ISLAMABAD - Inflation in the country has skyrocketed to 31.5 percent in February this year mainly due to the currency depreciation and recent rise in energy prices.
Inflation measured through the consumer price indicator (CPI) has enhanced to 31.5 percent in February this year — reportedly higher since 1974. On month on month basis, it has increased to 4.3 percent in February 2023 as compared to an increase of 2.9 percent in the previous month (January), according to the latest data of Pakistan Bureau of Statistics (PBS).
Inflation remained far higher than the projection of the ministry of finance. “It is expected that inflation will remain around 28 to 30 percent in coming months. The key reasons are uncertain political and economic environment, pass through of currency depreciation, recent rise in energy prices and increase in administered prices,” the ministry has stated in its monthly report. The economic experts believed that inflation would further fuel in the country following the massive currency depreciation, increase in electricity and gas prices and imposition of mini budget worth of Rs170 billion. The government had taken all these measures to revive the International Monetary Fund (IMF) loan programme, which is yet to be revived. The State Bank of Pakistan on the direction of the IMF is all set to increase the interest, which is currently 17 percent, to control the inflation rate.
According to the PBS data, the CPI inflation Urban increased by 28.8 percent on a year-on-year basis in February 2023. Meanwhile, the CPI inflation for Rural has enhanced by 35.6 percent. Meanwhile, it has enhanced by 26.19 percent in eight months (July to February) of the current fiscal year. The Sensitive Price Index (SPI), which gauges rates of kitchen items on a weekly basis, increased by 29.21 percent. On a monthly basis, Wholesale Price Index (WPI) inflation on YoY basis increased by 33.68 percent in February 2022.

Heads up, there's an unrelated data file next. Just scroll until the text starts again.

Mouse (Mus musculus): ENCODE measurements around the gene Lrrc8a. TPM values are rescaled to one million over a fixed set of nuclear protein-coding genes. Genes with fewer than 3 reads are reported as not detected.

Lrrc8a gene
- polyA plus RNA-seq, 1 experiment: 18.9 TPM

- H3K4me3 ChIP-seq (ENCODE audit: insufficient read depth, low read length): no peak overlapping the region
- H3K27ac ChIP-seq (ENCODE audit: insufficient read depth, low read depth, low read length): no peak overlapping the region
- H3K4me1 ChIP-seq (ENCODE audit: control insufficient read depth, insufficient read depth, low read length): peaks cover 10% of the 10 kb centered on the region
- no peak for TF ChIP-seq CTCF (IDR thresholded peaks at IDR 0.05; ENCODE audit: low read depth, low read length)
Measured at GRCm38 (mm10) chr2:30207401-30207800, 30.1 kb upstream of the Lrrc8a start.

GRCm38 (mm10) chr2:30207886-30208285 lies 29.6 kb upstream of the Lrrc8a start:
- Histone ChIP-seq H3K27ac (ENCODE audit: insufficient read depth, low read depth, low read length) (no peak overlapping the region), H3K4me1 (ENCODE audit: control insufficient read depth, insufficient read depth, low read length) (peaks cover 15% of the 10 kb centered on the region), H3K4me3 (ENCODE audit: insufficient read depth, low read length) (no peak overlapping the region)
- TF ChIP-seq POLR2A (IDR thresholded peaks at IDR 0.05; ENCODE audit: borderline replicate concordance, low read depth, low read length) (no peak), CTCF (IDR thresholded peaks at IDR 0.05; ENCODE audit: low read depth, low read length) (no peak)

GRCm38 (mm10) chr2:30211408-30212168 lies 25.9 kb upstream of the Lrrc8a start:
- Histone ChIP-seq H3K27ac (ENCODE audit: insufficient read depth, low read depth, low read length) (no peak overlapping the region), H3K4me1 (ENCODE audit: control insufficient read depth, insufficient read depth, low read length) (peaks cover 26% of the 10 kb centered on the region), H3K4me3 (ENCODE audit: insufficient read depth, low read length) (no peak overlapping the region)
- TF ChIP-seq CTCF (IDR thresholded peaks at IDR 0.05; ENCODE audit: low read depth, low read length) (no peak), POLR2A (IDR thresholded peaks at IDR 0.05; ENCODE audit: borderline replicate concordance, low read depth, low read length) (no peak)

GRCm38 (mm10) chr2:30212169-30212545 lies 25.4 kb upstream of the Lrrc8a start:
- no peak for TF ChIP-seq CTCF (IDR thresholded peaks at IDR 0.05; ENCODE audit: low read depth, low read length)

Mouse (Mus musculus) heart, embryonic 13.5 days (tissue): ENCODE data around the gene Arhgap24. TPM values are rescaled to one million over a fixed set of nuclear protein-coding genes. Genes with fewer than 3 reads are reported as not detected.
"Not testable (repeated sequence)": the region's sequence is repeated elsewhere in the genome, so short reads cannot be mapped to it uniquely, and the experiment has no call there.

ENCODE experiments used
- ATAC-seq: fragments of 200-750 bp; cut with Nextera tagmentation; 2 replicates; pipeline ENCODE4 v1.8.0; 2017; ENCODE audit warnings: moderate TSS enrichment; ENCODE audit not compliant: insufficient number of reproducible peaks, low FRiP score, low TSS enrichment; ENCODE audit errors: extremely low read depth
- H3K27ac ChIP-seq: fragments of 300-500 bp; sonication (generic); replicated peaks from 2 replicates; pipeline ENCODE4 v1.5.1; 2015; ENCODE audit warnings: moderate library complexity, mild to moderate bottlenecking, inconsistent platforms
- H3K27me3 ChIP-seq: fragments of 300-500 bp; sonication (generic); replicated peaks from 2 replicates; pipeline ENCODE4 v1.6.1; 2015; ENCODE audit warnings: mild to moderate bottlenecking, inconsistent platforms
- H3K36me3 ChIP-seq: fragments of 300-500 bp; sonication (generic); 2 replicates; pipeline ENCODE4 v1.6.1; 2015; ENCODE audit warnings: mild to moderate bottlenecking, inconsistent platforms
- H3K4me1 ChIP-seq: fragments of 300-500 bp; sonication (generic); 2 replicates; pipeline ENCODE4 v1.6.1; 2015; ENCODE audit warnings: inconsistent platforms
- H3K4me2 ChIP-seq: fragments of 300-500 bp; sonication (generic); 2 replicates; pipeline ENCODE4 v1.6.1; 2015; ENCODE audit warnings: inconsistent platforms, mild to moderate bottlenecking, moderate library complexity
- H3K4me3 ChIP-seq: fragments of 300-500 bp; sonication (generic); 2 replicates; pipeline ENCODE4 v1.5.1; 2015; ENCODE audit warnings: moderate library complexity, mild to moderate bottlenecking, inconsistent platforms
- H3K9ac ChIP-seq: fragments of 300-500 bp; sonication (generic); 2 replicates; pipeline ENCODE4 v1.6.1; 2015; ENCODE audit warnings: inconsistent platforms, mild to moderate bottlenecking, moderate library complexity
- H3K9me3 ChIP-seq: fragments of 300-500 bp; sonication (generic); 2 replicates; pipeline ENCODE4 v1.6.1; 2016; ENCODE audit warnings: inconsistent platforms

The break-up of inflation of 31.5 percent showed that food and non-alcoholic beverages prices increased by 45.07 percent last month. Similarly, health and education charges went up by 18.78 percent and 10.79 percent, respectively. Similarly, prices of utilities (housing, water, electricity, gas and fuel) increased by 13.58 percent in the last month. Meanwhile, the prices of alcoholic beverages and tobacco went up by around 49.2 percent. Prices of clothing and footwear increased by 16.98 percent and furnishing and household equipment maintenance charges 34.04 percent. Recreational charges and those related to culture went up by 48.05 percent in the period under review, while amounts charged by restaurants and hotels by 34.54 percent in February 2023 as compared to the same month last year.
In urban areas, the food items which saw their prices increased during February 2023 included chicken (19.89 percent), cooking oil (17.21 percent), vegetable ghee (16.59 percent), cigarettes (15.64 percent), fresh fruits (15.13 percent), fresh vegetables (13.97 percent), gram whole (11.35 percent), pulse gram (11.03 percent), besan (10.98 percent), mustard oil (10.4 percent), pulse mash (10.35 percent), rice (9.54 percent), beans (8.32 percent), pulse moong (6.35 percent), pulse masoor (5.89 percent), potatoes (4.13 percent), fish (2.64 percent), milk fresh (2.25 percent), meat (1.93 percent) and sugar (0.11 percent). In non-food commodities, prices of following commodities enhanced included gas charges (62.82 percent), liquified hydrocarbons (35.55 percent), motor fuel (16.53 percent), communication apparatus (12.2 percent), motor vehicles (10.32 percent), motor vehicle accessories (7.70 percent), marriage hall charges (5.61 percent) and construction input items (5.51 percent).